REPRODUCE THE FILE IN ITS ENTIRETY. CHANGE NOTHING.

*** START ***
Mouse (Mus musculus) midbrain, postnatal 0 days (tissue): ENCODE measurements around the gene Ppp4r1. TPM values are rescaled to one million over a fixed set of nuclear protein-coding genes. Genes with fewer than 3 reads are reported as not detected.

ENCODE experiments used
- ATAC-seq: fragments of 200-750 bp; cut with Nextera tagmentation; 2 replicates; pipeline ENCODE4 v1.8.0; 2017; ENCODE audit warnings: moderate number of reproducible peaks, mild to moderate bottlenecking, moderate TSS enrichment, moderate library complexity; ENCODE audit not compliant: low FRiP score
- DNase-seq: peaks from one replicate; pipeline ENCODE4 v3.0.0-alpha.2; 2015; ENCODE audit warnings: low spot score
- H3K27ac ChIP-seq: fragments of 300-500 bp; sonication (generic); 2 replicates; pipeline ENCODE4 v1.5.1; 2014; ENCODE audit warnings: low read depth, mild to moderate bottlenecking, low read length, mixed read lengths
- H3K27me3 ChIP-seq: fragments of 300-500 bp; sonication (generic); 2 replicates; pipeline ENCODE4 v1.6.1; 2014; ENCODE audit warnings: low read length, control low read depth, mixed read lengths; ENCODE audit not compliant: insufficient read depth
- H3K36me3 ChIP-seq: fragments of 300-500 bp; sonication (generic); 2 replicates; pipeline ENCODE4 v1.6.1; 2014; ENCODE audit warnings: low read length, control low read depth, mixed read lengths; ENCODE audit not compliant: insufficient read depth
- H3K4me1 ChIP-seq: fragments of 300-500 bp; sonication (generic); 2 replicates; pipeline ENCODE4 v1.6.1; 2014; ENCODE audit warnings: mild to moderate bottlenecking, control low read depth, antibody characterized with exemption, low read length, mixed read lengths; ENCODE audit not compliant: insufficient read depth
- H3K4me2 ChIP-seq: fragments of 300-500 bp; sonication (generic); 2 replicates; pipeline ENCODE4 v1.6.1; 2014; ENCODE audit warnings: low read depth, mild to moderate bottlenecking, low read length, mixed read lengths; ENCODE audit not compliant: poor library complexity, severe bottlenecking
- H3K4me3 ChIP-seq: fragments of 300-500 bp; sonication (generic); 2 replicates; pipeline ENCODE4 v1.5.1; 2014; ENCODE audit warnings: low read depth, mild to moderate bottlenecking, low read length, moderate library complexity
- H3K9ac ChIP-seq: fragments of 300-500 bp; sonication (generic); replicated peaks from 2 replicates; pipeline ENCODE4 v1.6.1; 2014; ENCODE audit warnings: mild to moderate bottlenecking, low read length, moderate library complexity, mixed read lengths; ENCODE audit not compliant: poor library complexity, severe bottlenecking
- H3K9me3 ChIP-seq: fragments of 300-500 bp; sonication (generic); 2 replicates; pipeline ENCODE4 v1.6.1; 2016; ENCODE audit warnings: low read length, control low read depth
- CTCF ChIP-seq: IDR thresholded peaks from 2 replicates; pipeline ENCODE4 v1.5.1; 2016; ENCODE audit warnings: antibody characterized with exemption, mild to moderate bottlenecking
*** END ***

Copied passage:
Mouse (Mus musculus) midbrain, postnatal 0 days (tissue): ENCODE measurements around the gene Ppp4r1. TPM values are rescaled to one million over a fixed set of nuclear protein-coding genes. Genes with fewer than 3 reads are reported as not detected.

ENCODE experiments used
- ATAC-seq: fragments of 200-750 bp; cut with Nextera tagmentation; 2 replicates; pipeline ENCODE4 v1.8.0; 2017; ENCODE audit warnings: moderate number of reproducible peaks, mild to moderate bottlenecking, moderate TSS enrichment, moderate library complexity; ENCODE audit not compliant: low FRiP score
- DNase-seq: peaks from one replicate; pipeline ENCODE4 v3.0.0-alpha.2; 2015; ENCODE audit warnings: low spot score
- H3K27ac ChIP-seq: fragments of 300-500 bp; sonication (generic); 2 replicates; pipeline ENCODE4 v1.5.1; 2014; ENCODE audit warnings: low read depth, mild to moderate bottlenecking, low read length, mixed read lengths
- H3K27me3 ChIP-seq: fragments of 300-500 bp; sonication (generic); 2 replicates; pipeline ENCODE4 v1.6.1; 2014; ENCODE audit warnings: low read length, control low read depth, mixed read lengths; ENCODE audit not compliant: insufficient read depth
- H3K36me3 ChIP-seq: fragments of 300-500 bp; sonication (generic); 2 replicates; pipeline ENCODE4 v1.6.1; 2014; ENCODE audit warnings: low read length, control low read depth, mixed read lengths; ENCODE audit not compliant: insufficient read depth
- H3K4me1 ChIP-seq: fragments of 300-500 bp; sonication (generic); 2 replicates; pipeline ENCODE4 v1.6.1; 2014; ENCODE audit warnings: mild to moderate bottlenecking, control low read depth, antibody characterized with exemption, low read length, mixed read lengths; ENCODE audit not compliant: insufficient read depth
- H3K4me2 ChIP-seq: fragments of 300-500 bp; sonication (generic); 2 replicates; pipeline ENCODE4 v1.6.1; 2014; ENCODE audit warnings: low read depth, mild to moderate bottlenecking, low read length, mixed read lengths; ENCODE audit not compliant: poor library complexity, severe bottlenecking
- H3K4me3 ChIP-seq: fragments of 300-500 bp; sonication (generic); 2 replicates; pipeline ENCODE4 v1.5.1; 2014; ENCODE audit warnings: low read depth, mild to moderate bottlenecking, low read length, moderate library complexity
- H3K9ac ChIP-seq: fragments of 300-500 bp; sonication (generic); replicated peaks from 2 replicates; pipeline ENCODE4 v1.6.1; 2014; ENCODE audit warnings: mild to moderate bottlenecking, low read length, moderate library complexity, mixed read lengths; ENCODE audit not compliant: poor library complexity, severe bottlenecking
- H3K9me3 ChIP-seq: fragments of 300-500 bp; sonication (generic); 2 replicates; pipeline ENCODE4 v1.6.1; 2016; ENCODE audit warnings: low read length, control low read depth
- CTCF ChIP-seq: IDR thresholded peaks from 2 replicates; pipeline ENCODE4 v1.5.1; 2016; ENCODE audit warnings: antibody characterized with exemption, mild to moderate bottlenecking